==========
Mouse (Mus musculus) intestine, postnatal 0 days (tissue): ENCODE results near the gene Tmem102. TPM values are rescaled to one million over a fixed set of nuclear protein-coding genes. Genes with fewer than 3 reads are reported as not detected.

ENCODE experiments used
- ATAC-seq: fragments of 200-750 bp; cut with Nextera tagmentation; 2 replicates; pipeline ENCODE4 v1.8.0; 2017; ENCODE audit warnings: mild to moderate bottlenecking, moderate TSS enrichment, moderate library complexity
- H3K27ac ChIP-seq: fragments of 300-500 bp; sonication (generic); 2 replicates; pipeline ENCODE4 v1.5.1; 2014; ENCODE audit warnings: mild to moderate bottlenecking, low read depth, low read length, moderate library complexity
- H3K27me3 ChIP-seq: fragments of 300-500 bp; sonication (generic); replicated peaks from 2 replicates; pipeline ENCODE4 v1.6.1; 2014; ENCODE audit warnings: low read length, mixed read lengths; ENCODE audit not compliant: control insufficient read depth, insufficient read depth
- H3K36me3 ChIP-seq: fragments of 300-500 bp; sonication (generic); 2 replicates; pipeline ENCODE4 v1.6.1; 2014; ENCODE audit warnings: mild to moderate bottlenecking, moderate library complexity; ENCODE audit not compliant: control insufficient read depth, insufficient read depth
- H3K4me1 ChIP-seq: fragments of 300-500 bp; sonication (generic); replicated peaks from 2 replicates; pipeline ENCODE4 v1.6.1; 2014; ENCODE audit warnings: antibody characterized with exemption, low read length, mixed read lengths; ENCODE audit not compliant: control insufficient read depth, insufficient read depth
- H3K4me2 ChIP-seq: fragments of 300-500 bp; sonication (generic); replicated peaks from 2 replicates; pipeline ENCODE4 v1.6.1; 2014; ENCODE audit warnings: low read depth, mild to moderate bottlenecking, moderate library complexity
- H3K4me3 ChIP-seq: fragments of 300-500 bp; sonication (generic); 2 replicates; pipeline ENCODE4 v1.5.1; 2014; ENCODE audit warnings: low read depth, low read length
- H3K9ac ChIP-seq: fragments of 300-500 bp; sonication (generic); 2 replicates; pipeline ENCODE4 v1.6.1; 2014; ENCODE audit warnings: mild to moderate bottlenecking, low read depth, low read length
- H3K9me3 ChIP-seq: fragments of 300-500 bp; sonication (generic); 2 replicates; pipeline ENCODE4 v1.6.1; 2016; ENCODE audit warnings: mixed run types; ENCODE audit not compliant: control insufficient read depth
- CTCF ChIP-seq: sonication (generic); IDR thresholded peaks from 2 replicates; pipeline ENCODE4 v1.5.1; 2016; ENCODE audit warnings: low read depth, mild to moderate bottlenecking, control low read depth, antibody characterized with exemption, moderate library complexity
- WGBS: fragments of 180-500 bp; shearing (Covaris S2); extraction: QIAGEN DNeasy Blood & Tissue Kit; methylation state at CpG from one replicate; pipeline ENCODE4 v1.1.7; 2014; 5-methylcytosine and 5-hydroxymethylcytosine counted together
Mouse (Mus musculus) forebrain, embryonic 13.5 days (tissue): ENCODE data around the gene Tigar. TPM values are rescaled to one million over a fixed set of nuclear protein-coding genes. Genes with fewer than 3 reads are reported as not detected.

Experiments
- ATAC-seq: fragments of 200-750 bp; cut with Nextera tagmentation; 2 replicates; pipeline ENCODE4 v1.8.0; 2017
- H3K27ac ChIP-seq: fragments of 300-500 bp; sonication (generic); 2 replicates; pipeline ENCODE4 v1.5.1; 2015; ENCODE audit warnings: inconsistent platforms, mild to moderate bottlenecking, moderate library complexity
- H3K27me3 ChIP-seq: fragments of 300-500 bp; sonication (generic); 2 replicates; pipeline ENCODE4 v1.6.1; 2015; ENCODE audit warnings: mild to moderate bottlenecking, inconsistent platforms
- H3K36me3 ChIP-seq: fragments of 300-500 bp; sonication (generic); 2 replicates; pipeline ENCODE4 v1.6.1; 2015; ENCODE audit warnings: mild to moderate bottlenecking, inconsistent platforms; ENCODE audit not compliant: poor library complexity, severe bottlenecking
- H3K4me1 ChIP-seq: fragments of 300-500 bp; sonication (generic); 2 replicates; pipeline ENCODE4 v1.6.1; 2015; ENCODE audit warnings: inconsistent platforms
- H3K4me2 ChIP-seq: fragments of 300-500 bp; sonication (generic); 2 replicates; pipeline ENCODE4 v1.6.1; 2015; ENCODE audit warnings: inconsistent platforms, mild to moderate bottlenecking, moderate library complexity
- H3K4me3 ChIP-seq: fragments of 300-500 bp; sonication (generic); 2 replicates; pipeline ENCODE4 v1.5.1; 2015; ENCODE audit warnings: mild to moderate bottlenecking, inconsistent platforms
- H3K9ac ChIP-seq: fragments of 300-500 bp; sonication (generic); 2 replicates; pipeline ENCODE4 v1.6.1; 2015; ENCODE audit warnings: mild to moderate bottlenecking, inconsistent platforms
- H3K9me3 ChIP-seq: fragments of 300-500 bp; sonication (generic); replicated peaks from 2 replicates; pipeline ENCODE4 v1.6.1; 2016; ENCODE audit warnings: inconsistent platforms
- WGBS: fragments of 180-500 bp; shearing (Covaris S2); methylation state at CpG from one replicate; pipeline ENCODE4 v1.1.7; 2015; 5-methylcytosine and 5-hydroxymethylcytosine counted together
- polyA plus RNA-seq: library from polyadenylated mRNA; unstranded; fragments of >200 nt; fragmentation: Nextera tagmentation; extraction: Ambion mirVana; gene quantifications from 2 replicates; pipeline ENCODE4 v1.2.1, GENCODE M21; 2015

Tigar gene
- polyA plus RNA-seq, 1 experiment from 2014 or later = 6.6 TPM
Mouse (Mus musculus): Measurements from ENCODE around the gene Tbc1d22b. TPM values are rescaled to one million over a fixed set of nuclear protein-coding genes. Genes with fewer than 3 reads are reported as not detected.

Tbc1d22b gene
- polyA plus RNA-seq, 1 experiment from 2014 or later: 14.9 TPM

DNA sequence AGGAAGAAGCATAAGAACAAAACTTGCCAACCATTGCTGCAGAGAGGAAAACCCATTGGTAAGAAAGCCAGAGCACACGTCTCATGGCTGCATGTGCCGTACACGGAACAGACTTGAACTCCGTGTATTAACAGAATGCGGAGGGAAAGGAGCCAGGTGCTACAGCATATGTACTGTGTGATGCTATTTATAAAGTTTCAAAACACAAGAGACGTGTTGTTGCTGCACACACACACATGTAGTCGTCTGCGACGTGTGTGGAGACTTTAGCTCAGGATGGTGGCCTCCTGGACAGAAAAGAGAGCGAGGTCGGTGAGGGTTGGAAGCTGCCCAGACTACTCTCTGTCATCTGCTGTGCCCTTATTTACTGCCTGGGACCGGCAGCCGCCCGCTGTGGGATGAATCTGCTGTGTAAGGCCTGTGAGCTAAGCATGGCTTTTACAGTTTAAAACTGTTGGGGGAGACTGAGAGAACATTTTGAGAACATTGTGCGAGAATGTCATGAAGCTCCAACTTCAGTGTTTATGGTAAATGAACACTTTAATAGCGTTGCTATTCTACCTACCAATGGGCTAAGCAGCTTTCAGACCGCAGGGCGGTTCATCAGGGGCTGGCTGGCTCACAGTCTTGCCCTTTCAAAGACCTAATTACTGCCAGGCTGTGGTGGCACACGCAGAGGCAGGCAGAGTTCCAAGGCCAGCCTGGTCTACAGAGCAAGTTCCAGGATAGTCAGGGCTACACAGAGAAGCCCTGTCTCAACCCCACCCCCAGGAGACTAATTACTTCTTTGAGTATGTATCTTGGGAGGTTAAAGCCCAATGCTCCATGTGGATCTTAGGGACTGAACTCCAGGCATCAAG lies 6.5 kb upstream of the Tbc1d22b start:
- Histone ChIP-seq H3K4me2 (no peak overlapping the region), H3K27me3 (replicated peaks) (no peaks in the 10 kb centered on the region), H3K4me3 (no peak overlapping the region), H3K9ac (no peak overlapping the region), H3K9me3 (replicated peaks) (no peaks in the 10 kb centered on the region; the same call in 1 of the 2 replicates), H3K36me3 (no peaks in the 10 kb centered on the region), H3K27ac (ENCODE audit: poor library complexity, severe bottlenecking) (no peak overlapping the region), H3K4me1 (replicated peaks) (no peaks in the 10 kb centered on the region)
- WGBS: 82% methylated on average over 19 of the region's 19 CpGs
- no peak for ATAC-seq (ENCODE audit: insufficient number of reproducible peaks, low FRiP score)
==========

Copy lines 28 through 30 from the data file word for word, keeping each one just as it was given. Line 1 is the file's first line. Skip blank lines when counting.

- polyA plus RNA-seq, 1 experiment from 2014 or later = 6.6 TPM
Mouse (Mus musculus): Measurements from ENCODE around the gene Tbc1d22b. TPM values are rescaled to one million over a fixed set of nuclear protein-coding genes. Genes with fewer than 3 reads are reported as not detected.

Tbc1d22b gene